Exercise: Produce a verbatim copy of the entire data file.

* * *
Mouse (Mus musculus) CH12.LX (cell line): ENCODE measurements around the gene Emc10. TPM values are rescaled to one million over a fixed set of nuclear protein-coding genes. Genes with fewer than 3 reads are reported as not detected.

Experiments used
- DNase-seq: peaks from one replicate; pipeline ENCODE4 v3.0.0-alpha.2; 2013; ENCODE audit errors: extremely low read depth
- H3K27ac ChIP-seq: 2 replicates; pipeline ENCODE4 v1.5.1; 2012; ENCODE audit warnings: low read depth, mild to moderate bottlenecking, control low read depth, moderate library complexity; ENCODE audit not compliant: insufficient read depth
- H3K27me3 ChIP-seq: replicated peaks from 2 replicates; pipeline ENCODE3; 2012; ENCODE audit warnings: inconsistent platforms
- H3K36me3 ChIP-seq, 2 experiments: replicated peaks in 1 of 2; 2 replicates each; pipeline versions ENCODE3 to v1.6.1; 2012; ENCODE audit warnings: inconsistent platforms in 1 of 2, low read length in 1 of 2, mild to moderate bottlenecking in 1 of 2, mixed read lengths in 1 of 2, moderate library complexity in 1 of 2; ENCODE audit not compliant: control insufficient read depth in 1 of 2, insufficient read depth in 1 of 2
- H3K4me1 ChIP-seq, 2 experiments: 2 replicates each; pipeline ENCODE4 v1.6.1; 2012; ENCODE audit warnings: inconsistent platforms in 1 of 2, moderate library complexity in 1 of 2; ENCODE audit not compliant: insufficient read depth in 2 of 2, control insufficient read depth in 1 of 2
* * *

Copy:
Mouse (Mus musculus) CH12.LX (cell line): ENCODE measurements around the gene Emc10. TPM values are rescaled to one million over a fixed set of nuclear protein-coding genes. Genes with fewer than 3 reads are reported as not detected.

Experiments used
- DNase-seq: peaks from one replicate; pipeline ENCODE4 v3.0.0-alpha.2; 2013; ENCODE audit errors: extremely low read depth
- H3K27ac ChIP-seq: 2 replicates; pipeline ENCODE4 v1.5.1; 2012; ENCODE audit warnings: low read depth, mild to moderate bottlenecking, control low read depth, moderate library complexity; ENCODE audit not compliant: insufficient read depth
- H3K27me3 ChIP-seq: replicated peaks from 2 replicates; pipeline ENCODE3; 2012; ENCODE audit warnings: inconsistent platforms
- H3K36me3 ChIP-seq, 2 experiments: replicated peaks in 1 of 2; 2 replicates each; pipeline versions ENCODE3 to v1.6.1; 2012; ENCODE audit warnings: inconsistent platforms in 1 of 2, low read length in 1 of 2, mild to moderate bottlenecking in 1 of 2, mixed read lengths in 1 of 2, moderate library complexity in 1 of 2; ENCODE audit not compliant: control insufficient read depth in 1 of 2, insufficient read depth in 1 of 2
- H3K4me1 ChIP-seq, 2 experiments: 2 replicates each; pipeline ENCODE4 v1.6.1; 2012; ENCODE audit warnings: inconsistent platforms in 1 of 2, moderate library complexity in 1 of 2; ENCODE audit not compliant: insufficient read depth in 2 of 2, control insufficient read depth in 1 of 2